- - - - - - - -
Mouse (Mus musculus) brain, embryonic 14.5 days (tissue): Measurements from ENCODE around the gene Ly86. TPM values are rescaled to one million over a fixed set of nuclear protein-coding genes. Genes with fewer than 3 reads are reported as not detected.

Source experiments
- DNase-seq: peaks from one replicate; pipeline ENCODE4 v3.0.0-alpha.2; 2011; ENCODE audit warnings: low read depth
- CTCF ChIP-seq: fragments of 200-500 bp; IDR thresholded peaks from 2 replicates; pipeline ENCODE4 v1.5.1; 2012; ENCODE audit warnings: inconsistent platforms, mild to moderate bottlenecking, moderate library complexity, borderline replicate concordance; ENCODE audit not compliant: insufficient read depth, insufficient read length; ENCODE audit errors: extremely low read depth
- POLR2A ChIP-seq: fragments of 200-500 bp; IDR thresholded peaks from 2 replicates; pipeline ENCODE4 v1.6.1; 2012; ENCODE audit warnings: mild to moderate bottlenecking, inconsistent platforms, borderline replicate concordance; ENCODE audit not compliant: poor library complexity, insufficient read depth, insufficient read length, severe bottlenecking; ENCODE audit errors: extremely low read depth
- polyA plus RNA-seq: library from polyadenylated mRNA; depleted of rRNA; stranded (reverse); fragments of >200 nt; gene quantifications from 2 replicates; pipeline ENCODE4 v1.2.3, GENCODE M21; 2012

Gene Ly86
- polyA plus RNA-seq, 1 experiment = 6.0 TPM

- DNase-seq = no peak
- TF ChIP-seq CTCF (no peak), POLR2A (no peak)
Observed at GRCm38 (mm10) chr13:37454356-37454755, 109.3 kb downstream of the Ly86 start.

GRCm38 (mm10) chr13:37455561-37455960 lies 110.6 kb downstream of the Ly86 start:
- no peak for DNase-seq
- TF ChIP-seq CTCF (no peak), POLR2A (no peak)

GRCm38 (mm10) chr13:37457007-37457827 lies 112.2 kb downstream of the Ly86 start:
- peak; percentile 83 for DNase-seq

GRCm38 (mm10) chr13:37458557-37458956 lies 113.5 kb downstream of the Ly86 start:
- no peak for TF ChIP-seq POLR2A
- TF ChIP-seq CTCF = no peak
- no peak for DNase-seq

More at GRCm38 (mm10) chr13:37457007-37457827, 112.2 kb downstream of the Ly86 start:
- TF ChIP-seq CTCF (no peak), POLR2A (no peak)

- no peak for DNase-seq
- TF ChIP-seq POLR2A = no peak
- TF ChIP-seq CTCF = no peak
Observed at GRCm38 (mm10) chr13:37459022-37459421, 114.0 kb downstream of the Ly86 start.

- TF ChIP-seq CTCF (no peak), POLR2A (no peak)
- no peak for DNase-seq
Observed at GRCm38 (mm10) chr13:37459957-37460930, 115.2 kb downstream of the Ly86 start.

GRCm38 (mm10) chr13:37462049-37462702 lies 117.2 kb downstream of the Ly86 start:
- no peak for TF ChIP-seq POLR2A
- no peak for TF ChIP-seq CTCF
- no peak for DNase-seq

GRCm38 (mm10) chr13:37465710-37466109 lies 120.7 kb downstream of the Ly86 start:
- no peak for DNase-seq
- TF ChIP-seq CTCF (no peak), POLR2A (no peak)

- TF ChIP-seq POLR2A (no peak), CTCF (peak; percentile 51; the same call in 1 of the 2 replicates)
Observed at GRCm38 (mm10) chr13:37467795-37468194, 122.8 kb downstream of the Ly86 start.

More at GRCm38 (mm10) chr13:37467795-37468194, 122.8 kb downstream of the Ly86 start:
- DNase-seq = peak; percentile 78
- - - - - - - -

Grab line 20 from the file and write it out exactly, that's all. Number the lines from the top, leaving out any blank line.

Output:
- no peak for DNase-seq